Medium-duty box trucks are a good fit for battery-electric vehicles, but some applications will be harder to electrify than others.
That’s among the findings in the North American Council for Freight Efficiency’s new report, Electric Trucks Have Arrived: The Use Case For Medium-Duty Box Trucks. It’s the fourth and final market segment report based on findings from last year’s Run on Less – Electric (RoL-E) freight efficiency demonstration.
When the simpler box truck portion of this market segment, about 380,000 trucks in the U.S. and Canada, electrifies, it will result in the avoidance of nearly 7.7 million metric tonnes (MT) of CO2e annually.
“Electrification should happen fast for the simple trucks, and the industry should prioritize the other applications with regard to benefits and difficulty to bring to production given the smaller unit volumes,” says Mike Roeth, NACFE’s executive director.
Three fleet-OEM pairs in RoL-E operated medium-duty box trucks:
- Day & Ross with a Class 6 Lion6.
- Frito-Lay with a Class 6 Peterbilt-Cummins 220EV.
- Roush Fenway Racing with a Class 6 Roush CleanTech Ford F-650.
The report found that medium-duty box trucks are a great application for electric trucks given their short distances and return-to-base operations. The vast majority of medium-duty box trucks are not driven long distances and are home very night. They are an ideal portion of the overall medium-duty truck market for electrification.
However, more complex Class 6 and 7 trucks such as snowplows, refuse trucks, and fire trucks will require significant efforts which will delay the timing of electrification.
The report includes some basic information about medium-duty box trucks and the size and scope of the market. It looks at duty cycle and charging considerations and presents the benefits and challenges of battery-electric vehicles. It includes information on the manufacturers and fleets that had medium-duty box trucks in the Run and provides details on what metrics were measured. There also is a discussion of total cost of operation.
Lessons Learned on Medium-Duty Box Truck BEVs
- Battery integration can take many forms.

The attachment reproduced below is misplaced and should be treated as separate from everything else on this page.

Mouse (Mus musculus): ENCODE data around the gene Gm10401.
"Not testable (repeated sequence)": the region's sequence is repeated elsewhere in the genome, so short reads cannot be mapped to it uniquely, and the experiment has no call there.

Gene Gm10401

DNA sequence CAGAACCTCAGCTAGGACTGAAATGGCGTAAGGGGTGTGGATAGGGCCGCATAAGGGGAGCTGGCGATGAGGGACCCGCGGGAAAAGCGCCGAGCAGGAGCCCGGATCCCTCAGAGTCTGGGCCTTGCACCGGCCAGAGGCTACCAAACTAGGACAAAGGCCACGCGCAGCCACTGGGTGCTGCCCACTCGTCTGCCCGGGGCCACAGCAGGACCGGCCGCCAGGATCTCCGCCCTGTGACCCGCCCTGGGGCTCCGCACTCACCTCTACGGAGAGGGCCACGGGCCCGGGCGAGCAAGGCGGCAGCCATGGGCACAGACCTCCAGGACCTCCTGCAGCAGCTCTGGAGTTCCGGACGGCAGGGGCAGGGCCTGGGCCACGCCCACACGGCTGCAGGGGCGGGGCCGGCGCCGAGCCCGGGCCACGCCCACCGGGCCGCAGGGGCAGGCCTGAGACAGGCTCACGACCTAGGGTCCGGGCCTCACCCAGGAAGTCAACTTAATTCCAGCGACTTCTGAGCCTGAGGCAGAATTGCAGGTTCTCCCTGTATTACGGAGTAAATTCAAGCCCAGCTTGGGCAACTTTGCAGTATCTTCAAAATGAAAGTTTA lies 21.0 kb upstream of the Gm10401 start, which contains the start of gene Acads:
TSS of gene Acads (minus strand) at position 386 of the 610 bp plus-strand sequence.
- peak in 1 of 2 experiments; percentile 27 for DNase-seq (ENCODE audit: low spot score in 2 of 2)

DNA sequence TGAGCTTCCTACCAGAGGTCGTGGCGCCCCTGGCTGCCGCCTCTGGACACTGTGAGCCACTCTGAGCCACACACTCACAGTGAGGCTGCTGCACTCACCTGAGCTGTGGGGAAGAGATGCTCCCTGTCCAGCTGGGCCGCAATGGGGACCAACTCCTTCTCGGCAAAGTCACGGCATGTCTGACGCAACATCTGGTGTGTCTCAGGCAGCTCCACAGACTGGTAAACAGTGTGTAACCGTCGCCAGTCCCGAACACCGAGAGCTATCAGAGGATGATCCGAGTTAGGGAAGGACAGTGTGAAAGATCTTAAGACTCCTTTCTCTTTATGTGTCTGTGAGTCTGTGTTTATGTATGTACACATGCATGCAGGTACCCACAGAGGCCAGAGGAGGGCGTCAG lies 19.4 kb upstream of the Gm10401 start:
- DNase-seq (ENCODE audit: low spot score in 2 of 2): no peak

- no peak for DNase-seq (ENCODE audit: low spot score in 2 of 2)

- In order to be valuable for medium-duty box trucks, public charging stations need to be bigger.
- Training, training, and even more training will be needed.
- Expanded production capacity is needed for body builders and dealers.
- Body integration will be new and challenging.
- The public will like medium-duty BEVs in their neighborhoods.
- Drivers will love electric medium-duty box trucks.
- New BEV OEMs are emerging frequently; consolidation is expected.
- Predicting battery life is difficult with significant body loads.
Application expansion will happen.
- Charging ports on trucks need to be standardized.
The road to electrification for medium-duty box trucks can take several different paths. There’s the traditional production line vehicle that is built from the ground up. Another option is upfitting, which allows a fleet to electrify a new vehicle that would otherwise be powered by a gasoline or diesel engine. The third option is remanufacturing or repowering an existing vehicle that is already in operation.
“We are very proud of the fact that the trucks look sharp, and they work great. They are extremely reliable and allow us to deliver on time all the time,” said — Ryan Klaus, senior director of operations, Frito-Lay.
Challenges in Medium-Duty Truck Electrification
Battery-electric trucks are not the solution for all medium-duty box truck applications, the report cautions. Challenges include:
Cost of the vehicle and charging: In all commercial vehicle classes, CBEVs are chasing cost parity with their incumbent counterparts. Incentives and grants continue to play a major role in the TCO equation for the vehicles, the charging and the infrastructure.
Demand is significantly outpacing supply: According to a recent Calstart report, approximately 1,200 medium- and heavy-duty electric vehicles had been deployed in the U.S. as of December 2021, with more 140,000 on order. The pressure to get these vehicles into the market sooner rather than later, can be intense. There have been numerous start-up companies in this market segment with promising ideas that never fully materialized. Other new entrants have experienced some public growing pains including recalls, extended production timelines and pivots to different vehicle segments.
Transitioning depots: Transitioning a location to a commercial EV hub can be very difficult, according to the report, with timelines encompassing design, permitting, construction and installation. Added expense can be incurred if additional transformers are needed to support the new power requirements or if conduit must be run to more optimal locations at the site. Furthermore, for those sites that are leased, all the design, upgrades and installation work also must be approved and likely paid for by the landlord, which may entail additional cost for the fleet. Lead time for these large projects can easily last more than a year or even two, especially if infrastructure upgrades are required by the utility.
Originally posted on Trucking Info